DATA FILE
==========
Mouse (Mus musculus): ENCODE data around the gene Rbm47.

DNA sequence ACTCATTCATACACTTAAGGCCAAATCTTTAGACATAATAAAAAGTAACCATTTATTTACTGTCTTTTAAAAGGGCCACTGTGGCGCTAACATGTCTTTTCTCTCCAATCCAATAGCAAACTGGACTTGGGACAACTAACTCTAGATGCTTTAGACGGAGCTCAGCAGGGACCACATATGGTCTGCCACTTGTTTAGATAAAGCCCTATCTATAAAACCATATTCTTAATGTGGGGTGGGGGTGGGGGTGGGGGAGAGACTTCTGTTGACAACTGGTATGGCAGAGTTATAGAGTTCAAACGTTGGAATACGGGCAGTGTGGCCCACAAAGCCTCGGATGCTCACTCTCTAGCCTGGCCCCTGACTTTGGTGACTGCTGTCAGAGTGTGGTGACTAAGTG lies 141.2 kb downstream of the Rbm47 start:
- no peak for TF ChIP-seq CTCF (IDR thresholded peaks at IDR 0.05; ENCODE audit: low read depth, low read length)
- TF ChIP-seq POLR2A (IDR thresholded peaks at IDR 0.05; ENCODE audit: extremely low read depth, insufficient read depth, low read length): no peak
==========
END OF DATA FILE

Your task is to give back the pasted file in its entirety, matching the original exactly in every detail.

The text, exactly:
Mouse (Mus musculus): ENCODE data around the gene Rbm47.

DNA sequence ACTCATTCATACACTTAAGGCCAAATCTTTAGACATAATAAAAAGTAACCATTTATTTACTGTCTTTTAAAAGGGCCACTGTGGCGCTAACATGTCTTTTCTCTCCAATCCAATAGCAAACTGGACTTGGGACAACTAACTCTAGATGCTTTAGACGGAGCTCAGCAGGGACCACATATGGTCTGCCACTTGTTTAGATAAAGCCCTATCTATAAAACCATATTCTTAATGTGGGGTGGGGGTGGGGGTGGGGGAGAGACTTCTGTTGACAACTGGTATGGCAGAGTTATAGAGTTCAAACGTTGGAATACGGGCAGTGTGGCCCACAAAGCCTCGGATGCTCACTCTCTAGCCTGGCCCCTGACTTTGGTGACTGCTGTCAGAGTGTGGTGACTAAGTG lies 141.2 kb downstream of the Rbm47 start:
- no peak for TF ChIP-seq CTCF (IDR thresholded peaks at IDR 0.05; ENCODE audit: low read depth, low read length)
- TF ChIP-seq POLR2A (IDR thresholded peaks at IDR 0.05; ENCODE audit: extremely low read depth, insufficient read depth, low read length): no peak